Editorial Roundup: Louisiana
Recent editorials from Louisiana newspapers:
The Advocate on the safety issues and concerns for the Hard Rock Hotel that will carry into the new year:
We knew the Hard Rock Hotel collapse in New Orleans would lead to an extended cleanup and investigation, even before the work could begin to get the site back on track for development. Now that knowledge is becoming a hard reality.
Recently, New Orleans Fire Department Chief Tim McConnell said the work is likely to take several more months, deep into next year. At a news conference at Elk and Canal streets, McConnell and Collin Arnold, director of the New Orleans Office of Homeland Security and Emergency Preparedness, discussed the next steps. McConnell said it’s going to take about two months to shore up the unstable building before officials can send in investigators and workers who can recover evidence to determine what happened and recover the bodies of the two workers who remain inside.
“We know it’s going to take two months, at least, to shore up, so we’re talking about the end of February,” the chief said. “Then it’s going to take about 30 days to get the victim recovery and evidence recovery.”
That means it’ll be the end of March, at a minimum, before a total demolition can start.
We’re glad to see that the city is moving along with proposals to address a construction project that has become a dangerous eyesore.
Before what remains is torn down, the partially collapsed structure has to be supported with heavy equipment in between floors. Only then can 1031 Canal Development LLC, the same construction firm building the structure that collapsed, start demolishing what’s left.
The biggest concern is the recovery of the bodies of the two people who lost their lives during the Oct. 12 collapse. Things are so unstable that rescuers, recovery specialists and now investigators have not been able to get to the areas where city officials believe the two are buried among debris. In the days after the collapse, city officials focused on imploding the building. But that plan changed.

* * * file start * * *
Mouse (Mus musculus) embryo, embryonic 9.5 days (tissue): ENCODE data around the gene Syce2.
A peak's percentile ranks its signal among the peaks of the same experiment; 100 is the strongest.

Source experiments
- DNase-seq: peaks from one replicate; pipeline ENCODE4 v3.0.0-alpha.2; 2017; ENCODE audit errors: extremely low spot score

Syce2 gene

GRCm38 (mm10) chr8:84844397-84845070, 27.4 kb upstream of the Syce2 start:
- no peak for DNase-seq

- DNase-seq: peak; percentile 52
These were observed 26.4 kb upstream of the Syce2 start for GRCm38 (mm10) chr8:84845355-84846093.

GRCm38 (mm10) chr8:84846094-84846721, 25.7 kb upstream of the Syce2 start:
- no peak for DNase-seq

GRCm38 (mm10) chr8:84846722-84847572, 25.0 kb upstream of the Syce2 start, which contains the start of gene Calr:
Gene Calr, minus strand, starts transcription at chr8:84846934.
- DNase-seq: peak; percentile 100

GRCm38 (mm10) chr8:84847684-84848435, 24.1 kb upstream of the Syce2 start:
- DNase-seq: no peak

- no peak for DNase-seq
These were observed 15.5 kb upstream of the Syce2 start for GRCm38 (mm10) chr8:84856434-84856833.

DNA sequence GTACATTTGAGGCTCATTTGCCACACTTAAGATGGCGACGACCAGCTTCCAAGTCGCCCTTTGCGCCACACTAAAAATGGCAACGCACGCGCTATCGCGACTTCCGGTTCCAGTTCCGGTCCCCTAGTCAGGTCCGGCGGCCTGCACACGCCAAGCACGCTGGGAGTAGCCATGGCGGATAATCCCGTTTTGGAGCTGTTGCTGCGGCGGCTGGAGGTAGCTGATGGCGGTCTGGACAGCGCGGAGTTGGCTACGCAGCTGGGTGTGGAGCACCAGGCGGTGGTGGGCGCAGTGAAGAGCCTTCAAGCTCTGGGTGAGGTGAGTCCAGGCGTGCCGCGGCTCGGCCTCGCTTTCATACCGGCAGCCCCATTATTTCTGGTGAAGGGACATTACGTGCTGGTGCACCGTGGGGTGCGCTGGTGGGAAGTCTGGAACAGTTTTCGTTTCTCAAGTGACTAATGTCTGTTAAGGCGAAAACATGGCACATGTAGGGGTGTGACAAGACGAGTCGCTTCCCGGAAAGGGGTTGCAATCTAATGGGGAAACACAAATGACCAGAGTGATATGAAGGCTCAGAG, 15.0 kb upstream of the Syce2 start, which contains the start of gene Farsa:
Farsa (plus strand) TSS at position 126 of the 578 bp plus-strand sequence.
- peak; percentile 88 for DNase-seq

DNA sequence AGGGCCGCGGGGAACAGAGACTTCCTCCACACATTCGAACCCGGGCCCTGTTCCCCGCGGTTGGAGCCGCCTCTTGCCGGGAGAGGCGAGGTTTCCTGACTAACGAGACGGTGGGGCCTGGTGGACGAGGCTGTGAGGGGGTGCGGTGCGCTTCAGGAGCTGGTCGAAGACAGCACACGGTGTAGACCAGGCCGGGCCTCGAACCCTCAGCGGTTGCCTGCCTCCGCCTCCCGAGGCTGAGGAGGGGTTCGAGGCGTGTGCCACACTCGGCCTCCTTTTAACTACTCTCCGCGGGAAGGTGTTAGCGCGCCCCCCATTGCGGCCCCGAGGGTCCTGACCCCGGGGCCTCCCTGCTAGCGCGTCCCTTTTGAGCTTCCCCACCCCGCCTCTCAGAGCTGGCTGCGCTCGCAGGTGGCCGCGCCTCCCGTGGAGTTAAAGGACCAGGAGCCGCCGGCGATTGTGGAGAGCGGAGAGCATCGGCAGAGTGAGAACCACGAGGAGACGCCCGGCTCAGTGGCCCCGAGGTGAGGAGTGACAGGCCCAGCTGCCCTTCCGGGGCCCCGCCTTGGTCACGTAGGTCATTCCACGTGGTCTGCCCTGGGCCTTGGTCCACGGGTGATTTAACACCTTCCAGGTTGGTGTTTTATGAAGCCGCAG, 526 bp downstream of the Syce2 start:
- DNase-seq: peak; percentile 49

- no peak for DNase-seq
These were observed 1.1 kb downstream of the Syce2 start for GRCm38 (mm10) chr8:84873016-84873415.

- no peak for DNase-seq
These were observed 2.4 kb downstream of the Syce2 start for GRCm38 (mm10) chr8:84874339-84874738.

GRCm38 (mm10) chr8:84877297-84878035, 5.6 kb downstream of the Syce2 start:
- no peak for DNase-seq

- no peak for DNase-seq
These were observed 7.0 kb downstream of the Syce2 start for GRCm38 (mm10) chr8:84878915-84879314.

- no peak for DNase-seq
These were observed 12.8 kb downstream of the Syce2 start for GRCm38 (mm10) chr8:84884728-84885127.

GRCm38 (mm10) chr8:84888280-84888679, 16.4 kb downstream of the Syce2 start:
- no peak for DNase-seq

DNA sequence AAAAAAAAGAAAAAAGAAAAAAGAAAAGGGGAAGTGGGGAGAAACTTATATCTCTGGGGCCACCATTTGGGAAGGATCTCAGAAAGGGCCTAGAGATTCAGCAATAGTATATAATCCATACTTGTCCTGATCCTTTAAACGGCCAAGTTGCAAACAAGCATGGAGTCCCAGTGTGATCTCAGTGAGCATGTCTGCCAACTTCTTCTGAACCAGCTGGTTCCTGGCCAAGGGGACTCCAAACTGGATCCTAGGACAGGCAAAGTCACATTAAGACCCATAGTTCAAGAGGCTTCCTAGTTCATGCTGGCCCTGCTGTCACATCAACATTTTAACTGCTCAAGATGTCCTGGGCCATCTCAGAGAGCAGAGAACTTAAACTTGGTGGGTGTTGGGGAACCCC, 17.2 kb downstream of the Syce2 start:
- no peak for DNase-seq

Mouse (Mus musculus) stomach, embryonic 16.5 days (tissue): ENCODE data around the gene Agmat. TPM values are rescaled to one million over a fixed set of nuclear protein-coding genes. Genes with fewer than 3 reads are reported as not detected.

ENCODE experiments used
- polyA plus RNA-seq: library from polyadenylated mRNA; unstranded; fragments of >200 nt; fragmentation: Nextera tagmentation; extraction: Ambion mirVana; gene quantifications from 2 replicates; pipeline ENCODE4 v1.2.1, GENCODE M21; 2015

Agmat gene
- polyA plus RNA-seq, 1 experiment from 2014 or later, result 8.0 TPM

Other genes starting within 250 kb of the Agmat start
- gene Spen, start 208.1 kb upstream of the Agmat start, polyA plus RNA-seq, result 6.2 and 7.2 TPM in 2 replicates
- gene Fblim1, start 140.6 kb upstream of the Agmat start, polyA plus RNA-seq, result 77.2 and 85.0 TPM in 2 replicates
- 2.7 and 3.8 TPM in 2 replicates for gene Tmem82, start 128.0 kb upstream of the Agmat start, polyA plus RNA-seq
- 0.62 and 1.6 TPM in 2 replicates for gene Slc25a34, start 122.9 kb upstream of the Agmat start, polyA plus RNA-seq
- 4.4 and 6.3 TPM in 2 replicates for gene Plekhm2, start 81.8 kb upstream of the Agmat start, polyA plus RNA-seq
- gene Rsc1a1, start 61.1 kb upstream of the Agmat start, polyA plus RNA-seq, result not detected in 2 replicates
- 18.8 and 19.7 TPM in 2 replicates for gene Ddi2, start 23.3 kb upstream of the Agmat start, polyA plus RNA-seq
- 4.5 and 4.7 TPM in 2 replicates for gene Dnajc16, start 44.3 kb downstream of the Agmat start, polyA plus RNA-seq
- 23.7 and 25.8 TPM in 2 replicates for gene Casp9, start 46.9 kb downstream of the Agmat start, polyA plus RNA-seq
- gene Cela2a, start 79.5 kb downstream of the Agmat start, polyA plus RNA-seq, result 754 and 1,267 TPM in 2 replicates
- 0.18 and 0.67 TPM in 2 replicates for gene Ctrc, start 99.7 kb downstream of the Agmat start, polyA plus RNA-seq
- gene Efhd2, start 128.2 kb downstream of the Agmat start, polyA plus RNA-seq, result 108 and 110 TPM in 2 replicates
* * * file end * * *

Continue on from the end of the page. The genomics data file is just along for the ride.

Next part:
As much as we grieve with the families of those who were victims of the collapse, we know the highest priority must be avoiding future loss of life and injuries and preventing damage to buildings in the 1000 block of Canal Street, including some that are historic.
The Hard Rock collapse was a great tragedy of 2019. Dealing with its aftermath will be a continuing theme in 2020.
The Houma Courier on getting a flu shot:
Louisiana’s high rate of flu this season has prompted state health officials to again urge residents to get a flu shot.
Despite numerous warnings during this and past seasons, state surveys indicate only 1 in 4 Louisiana residents have received the shot this year.
State and federal health officials have consistently promoted vaccination as a safe and effective way to help individuals and the community at large avoid the flu. Nonetheless, myths and misunderstandings have contributed to less than half of American adults getting a shot the past few years.
Asked why they do not intend to get vaccinated, adults in a University of Chicago study last December were most likely to cite concerns about side effects, at 36%. Another third said they’re concerned the vaccine will make them sick. And another third said don’t need the vaccine because they never get the flu or don’t think the shot works.
All of those reasons are bogus; health officials around the world have debunked them over and over again.